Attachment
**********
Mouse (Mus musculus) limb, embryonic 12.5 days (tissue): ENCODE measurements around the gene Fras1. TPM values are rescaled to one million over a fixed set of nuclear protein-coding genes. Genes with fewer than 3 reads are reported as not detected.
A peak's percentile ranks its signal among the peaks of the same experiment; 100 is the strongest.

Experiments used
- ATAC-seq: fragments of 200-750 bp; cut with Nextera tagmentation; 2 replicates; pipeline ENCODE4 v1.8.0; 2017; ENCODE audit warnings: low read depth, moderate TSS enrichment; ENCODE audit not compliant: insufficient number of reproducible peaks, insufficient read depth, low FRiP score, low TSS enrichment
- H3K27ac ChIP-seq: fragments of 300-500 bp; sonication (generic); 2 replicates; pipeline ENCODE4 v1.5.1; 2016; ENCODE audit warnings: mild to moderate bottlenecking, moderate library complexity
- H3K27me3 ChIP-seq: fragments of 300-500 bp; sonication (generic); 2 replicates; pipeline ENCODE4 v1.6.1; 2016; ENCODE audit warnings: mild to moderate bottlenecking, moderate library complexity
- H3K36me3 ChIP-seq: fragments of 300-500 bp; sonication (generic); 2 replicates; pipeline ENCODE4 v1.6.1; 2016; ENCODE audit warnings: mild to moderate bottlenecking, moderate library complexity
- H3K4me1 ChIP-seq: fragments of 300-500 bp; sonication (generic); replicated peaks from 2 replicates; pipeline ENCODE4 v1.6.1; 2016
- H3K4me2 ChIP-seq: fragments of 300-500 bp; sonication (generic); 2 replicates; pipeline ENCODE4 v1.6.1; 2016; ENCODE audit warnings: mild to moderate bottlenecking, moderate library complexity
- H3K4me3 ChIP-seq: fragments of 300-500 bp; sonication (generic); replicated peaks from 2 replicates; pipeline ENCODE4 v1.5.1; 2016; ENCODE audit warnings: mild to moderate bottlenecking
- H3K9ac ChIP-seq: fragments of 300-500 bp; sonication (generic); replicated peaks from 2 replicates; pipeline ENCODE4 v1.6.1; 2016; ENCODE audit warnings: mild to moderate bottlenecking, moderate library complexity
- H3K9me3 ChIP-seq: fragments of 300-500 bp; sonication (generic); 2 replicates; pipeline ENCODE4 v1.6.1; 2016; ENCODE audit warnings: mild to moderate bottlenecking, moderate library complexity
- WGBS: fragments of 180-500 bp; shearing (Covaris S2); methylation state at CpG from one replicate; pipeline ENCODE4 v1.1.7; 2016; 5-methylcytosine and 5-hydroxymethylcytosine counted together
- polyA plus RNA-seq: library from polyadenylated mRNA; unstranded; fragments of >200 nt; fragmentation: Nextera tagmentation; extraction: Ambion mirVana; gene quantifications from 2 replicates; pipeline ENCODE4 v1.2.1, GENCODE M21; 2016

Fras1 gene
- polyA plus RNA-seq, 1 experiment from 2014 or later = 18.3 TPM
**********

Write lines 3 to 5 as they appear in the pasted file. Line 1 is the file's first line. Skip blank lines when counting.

Experiments used
- ATAC-seq: fragments of 200-750 bp; cut with Nextera tagmentation; 2 replicates; pipeline ENCODE4 v1.8.0; 2017; ENCODE audit warnings: low read depth, moderate TSS enrichment; ENCODE audit not compliant: insufficient number of reproducible peaks, insufficient read depth, low FRiP score, low TSS enrichment
- H3K27ac ChIP-seq: fragments of 300-500 bp; sonication (generic); 2 replicates; pipeline ENCODE4 v1.5.1; 2016; ENCODE audit warnings: mild to moderate bottlenecking, moderate library complexity